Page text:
Just to come back to points raised by @GJDS and @Jon_Garvey that I did not get a chance to respond to earlier:
I am not sure if this is relevant to your question, and you probably are well aware of this already, but just in case it is useful to the discussion, here are some comments.
There is quite a large literature modelling the population genetic effects of severe bottlenecks on genetic diversity in populations, by, amongst others, Alan Templeton, Brian Charlesworth, Nick Barton and Masatoshi Nei. This was partly motivated by a debate about whether or not founder event bottlenecks can cause speciation (note, the debate was not about whether or not severe bottlenecks can happen - it was about whether they drive evolutionary change). This led to quite a lot of empirical studies on natural populations that were known to have passed through bottlenecks (evidenced by past human observation and records) and on experimental populations. For example, here is a recent paper that experimentally shows that populations do much better after a bottleneck if the founding couple are outbred rather than inbred previous to the bottleneck: Szűcs, M., Melbourne, B. A., Tuff, T., Weiss‐Lehman, C., & Hufbauer, R. A. (2017). Genetic and demographic founder effects have long‐term fitness consequences for colonising populations. Ecology letters, 20(4), 436-444.
I think it is fair to say that models of the effects of bottlenecks on genetic diversity are well developed and well tested. Of course, there are inherent limits to how well we can test the long term effects of bottlenecks in natural populations or experiments, as we are limited in the number of generations that we can study. I guess this is the major problem that you were both pointing out.
Perhaps the best empirical study available to us on the effects of bottlenecks is the Lenski long-term evolution experiment. Though this has the disadvantage of being on an asexual organism, it has the advantage of having run for 60000 generations. This experiment started with an extreme bottleneck, as each of the 12 parallel populations came from the same bacterial colony. Lenski et al (1991) wrote: “over all the founding populations, there was essentially no genetic variation either within or between populations, excepting only the neutral marker.”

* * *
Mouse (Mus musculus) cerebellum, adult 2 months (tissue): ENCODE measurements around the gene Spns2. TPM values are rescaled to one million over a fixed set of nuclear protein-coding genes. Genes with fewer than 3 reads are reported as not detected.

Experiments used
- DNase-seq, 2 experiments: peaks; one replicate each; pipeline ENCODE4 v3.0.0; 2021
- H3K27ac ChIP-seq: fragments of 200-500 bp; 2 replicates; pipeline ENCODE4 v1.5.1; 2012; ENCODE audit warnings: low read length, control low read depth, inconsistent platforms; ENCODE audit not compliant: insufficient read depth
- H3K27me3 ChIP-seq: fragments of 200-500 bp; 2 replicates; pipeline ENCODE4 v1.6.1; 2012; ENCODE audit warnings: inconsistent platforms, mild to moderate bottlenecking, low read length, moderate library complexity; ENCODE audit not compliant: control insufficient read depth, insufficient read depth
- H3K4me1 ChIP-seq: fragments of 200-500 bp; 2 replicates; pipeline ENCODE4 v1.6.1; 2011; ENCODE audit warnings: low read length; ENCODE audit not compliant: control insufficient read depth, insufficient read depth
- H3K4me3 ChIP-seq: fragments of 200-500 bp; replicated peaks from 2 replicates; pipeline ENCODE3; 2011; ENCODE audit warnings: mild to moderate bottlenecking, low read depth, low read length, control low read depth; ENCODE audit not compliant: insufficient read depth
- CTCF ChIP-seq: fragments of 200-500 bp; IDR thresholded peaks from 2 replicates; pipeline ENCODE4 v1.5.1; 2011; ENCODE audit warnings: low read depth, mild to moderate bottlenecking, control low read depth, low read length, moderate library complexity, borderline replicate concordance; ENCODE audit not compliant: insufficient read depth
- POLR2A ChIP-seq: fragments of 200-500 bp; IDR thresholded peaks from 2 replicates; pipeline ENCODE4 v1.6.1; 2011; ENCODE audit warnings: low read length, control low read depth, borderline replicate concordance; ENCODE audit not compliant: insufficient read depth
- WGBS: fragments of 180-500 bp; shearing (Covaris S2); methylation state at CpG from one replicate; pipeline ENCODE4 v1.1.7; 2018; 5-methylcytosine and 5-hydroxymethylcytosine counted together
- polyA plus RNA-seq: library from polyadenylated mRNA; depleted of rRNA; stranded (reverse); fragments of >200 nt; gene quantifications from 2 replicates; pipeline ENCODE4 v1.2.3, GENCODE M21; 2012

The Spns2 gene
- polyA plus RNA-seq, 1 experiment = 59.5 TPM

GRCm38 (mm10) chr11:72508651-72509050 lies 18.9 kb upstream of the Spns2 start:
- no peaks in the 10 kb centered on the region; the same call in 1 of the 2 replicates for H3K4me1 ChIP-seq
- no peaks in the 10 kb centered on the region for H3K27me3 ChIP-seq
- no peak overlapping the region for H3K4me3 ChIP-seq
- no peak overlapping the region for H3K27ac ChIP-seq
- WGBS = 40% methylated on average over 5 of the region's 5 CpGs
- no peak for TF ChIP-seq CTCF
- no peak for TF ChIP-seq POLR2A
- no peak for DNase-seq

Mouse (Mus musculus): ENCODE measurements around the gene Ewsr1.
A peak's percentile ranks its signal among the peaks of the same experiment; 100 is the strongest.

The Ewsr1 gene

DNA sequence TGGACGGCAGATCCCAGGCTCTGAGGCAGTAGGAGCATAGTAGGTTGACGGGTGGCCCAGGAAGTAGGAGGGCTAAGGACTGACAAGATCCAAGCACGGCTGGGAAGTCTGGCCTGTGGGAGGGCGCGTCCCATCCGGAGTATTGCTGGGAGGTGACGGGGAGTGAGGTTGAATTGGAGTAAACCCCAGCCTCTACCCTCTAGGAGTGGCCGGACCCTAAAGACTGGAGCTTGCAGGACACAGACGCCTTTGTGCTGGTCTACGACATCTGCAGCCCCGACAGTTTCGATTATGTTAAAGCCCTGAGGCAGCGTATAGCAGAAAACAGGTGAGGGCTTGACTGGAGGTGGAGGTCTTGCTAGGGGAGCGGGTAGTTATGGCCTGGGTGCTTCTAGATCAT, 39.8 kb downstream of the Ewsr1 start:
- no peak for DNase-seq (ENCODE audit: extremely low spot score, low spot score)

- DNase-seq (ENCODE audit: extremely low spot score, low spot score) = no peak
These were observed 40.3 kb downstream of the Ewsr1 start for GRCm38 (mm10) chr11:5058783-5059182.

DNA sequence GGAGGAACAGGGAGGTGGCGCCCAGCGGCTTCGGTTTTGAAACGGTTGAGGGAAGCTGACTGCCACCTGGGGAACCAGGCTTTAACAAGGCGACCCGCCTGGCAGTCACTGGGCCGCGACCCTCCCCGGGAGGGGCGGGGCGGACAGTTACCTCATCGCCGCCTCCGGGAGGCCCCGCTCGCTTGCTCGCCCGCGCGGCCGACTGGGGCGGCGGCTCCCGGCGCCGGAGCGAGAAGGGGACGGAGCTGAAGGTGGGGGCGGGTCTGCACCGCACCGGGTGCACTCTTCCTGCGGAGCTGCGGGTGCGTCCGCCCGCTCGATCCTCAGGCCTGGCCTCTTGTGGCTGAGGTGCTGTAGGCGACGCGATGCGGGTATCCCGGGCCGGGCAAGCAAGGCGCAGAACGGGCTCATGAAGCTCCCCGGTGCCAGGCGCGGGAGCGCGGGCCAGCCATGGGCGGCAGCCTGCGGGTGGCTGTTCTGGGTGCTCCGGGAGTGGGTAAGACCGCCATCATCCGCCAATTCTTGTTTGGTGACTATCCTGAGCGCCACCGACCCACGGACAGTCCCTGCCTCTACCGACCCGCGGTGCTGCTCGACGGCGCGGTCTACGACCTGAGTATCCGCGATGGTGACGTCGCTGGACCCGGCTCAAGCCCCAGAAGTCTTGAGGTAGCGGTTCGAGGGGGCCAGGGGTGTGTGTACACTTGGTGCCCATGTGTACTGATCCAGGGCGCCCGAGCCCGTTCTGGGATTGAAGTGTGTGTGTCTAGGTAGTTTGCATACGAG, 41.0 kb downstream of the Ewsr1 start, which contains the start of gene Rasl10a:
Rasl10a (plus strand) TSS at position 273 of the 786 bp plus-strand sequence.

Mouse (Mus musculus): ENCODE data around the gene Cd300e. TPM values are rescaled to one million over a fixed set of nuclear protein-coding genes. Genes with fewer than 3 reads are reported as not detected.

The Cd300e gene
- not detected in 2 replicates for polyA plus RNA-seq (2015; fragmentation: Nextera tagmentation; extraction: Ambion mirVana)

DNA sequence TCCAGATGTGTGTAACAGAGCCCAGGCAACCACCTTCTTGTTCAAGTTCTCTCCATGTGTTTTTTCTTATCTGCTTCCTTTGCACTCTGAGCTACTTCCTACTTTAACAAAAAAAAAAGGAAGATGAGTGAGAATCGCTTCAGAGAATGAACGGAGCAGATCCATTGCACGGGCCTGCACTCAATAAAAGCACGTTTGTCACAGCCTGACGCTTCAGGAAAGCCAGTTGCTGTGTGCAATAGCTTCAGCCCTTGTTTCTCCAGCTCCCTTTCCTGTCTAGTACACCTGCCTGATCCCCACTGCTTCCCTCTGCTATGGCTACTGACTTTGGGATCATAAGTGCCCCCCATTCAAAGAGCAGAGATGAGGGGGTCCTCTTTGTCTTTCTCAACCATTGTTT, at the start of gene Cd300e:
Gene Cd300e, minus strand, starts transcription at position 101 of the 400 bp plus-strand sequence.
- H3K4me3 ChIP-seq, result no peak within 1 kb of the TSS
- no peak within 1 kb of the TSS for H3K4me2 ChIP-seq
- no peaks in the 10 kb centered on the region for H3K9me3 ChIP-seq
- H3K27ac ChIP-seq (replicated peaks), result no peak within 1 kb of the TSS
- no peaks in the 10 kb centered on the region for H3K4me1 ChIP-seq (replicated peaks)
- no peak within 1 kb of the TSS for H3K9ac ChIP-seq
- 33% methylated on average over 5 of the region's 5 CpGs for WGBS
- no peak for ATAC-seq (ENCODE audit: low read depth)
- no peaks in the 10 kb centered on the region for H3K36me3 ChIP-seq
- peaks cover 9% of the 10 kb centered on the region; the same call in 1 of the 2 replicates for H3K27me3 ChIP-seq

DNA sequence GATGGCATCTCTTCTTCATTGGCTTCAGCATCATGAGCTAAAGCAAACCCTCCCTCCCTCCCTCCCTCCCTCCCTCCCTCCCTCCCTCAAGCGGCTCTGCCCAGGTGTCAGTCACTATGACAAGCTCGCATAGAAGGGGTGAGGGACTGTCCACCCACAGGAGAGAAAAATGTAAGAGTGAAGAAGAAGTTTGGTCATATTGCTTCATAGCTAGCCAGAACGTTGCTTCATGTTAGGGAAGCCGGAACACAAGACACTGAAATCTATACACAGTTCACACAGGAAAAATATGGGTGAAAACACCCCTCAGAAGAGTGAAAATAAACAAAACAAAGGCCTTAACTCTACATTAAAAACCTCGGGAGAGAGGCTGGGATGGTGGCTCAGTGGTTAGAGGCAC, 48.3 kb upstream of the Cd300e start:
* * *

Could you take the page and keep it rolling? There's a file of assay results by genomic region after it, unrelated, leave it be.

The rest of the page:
Recently a fantastic study was done by Lenski and his collaborators tracking the genetic changes that have occurred in each of the 12 populations that all originated at the same time with the same bottleneck.
The results are quite startling, in that very different dynamics have occured in each population. Here are the allele frequency trajectories for just three of the populations, from Figure 1 of the paper:
The authors found that the different dynamics were for several reasons, including: changes in mutation rates, periodic selection, and negative frequency dependent selection. The final paragraph of the paper reads:
“Together, our results demonstrate that long-term adaptation to a fixed environment can be characterized by a rich and dynamic set of population genetic processes, in stark contrast to the evolutionary desert expected near a fitness optimum. Rather than relying only on standard models of neutral mutation accumulation and mutation–selection balance in well-adapted populations, these more complex dynamical processes should also be considered and included more broadly when interpreting natural genetic variation.”
I think this perhaps supports the point you were making. It is a very very different system to human populations, but in many ways it should be a simpler system, and therefore easier to model. It underlines the difficulty of going from models to real evolution.
If we were presented with the twelve different Lenski LTEE populations that exist today and asked to reconstruct their past, I very much doubt we would be able to detect the fact that they all went through the same bottleneck 60000 generations ago.